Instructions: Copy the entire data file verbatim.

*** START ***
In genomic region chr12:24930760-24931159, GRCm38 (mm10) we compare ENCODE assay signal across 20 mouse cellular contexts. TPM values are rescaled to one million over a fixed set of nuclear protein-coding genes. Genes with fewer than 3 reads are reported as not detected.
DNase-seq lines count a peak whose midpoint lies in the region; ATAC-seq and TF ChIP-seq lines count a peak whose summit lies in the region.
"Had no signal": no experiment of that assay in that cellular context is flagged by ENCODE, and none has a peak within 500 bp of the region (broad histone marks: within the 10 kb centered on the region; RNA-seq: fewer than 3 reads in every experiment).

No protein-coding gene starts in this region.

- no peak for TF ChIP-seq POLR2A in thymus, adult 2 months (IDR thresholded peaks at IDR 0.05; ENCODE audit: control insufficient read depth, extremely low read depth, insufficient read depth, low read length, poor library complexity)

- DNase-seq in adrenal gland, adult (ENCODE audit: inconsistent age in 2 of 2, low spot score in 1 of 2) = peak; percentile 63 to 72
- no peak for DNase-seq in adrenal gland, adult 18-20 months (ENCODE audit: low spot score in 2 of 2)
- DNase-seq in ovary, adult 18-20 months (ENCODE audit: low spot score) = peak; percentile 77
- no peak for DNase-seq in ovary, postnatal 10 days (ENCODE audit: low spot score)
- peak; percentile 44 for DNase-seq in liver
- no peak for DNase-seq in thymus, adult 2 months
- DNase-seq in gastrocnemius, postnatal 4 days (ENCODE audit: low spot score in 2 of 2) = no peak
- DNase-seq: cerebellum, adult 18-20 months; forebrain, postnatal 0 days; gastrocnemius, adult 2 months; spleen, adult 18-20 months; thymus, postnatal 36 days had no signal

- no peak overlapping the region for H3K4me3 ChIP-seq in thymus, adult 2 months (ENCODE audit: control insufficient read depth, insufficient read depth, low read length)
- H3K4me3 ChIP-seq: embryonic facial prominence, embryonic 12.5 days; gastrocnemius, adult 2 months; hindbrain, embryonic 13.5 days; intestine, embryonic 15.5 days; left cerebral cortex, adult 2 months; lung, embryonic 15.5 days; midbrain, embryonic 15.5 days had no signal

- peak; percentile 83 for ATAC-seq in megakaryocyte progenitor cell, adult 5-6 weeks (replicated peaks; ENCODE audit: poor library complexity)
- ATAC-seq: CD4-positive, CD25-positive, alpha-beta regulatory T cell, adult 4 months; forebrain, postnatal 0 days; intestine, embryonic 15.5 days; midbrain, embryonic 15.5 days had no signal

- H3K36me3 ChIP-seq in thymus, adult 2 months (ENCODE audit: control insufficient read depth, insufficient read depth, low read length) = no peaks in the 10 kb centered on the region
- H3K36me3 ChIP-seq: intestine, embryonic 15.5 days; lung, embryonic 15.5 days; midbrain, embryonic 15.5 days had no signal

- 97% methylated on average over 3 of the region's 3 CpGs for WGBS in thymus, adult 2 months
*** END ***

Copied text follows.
In genomic region chr12:24930760-24931159, GRCm38 (mm10) we compare ENCODE assay signal across 20 mouse cellular contexts. TPM values are rescaled to one million over a fixed set of nuclear protein-coding genes. Genes with fewer than 3 reads are reported as not detected.
DNase-seq lines count a peak whose midpoint lies in the region; ATAC-seq and TF ChIP-seq lines count a peak whose summit lies in the region.
"Had no signal": no experiment of that assay in that cellular context is flagged by ENCODE, and none has a peak within 500 bp of the region (broad histone marks: within the 10 kb centered on the region; RNA-seq: fewer than 3 reads in every experiment).

No protein-coding gene starts in this region.

- no peak for TF ChIP-seq POLR2A in thymus, adult 2 months (IDR thresholded peaks at IDR 0.05; ENCODE audit: control insufficient read depth, extremely low read depth, insufficient read depth, low read length, poor library complexity)

- DNase-seq in adrenal gland, adult (ENCODE audit: inconsistent age in 2 of 2, low spot score in 1 of 2) = peak; percentile 63 to 72
- no peak for DNase-seq in adrenal gland, adult 18-20 months (ENCODE audit: low spot score in 2 of 2)
- DNase-seq in ovary, adult 18-20 months (ENCODE audit: low spot score) = peak; percentile 77
- no peak for DNase-seq in ovary, postnatal 10 days (ENCODE audit: low spot score)
- peak; percentile 44 for DNase-seq in liver
- no peak for DNase-seq in thymus, adult 2 months
- DNase-seq in gastrocnemius, postnatal 4 days (ENCODE audit: low spot score in 2 of 2) = no peak
- DNase-seq: cerebellum, adult 18-20 months; forebrain, postnatal 0 days; gastrocnemius, adult 2 months; spleen, adult 18-20 months; thymus, postnatal 36 days had no signal

- no peak overlapping the region for H3K4me3 ChIP-seq in thymus, adult 2 months (ENCODE audit: control insufficient read depth, insufficient read depth, low read length)
- H3K4me3 ChIP-seq: embryonic facial prominence, embryonic 12.5 days; gastrocnemius, adult 2 months; hindbrain, embryonic 13.5 days; intestine, embryonic 15.5 days; left cerebral cortex, adult 2 months; lung, embryonic 15.5 days; midbrain, embryonic 15.5 days had no signal

- peak; percentile 83 for ATAC-seq in megakaryocyte progenitor cell, adult 5-6 weeks (replicated peaks; ENCODE audit: poor library complexity)
- ATAC-seq: CD4-positive, CD25-positive, alpha-beta regulatory T cell, adult 4 months; forebrain, postnatal 0 days; intestine, embryonic 15.5 days; midbrain, embryonic 15.5 days had no signal

- H3K36me3 ChIP-seq in thymus, adult 2 months (ENCODE audit: control insufficient read depth, insufficient read depth, low read length) = no peaks in the 10 kb centered on the region
- H3K36me3 ChIP-seq: intestine, embryonic 15.5 days; lung, embryonic 15.5 days; midbrain, embryonic 15.5 days had no signal

- 97% methylated on average over 3 of the region's 3 CpGs for WGBS in thymus, adult 2 months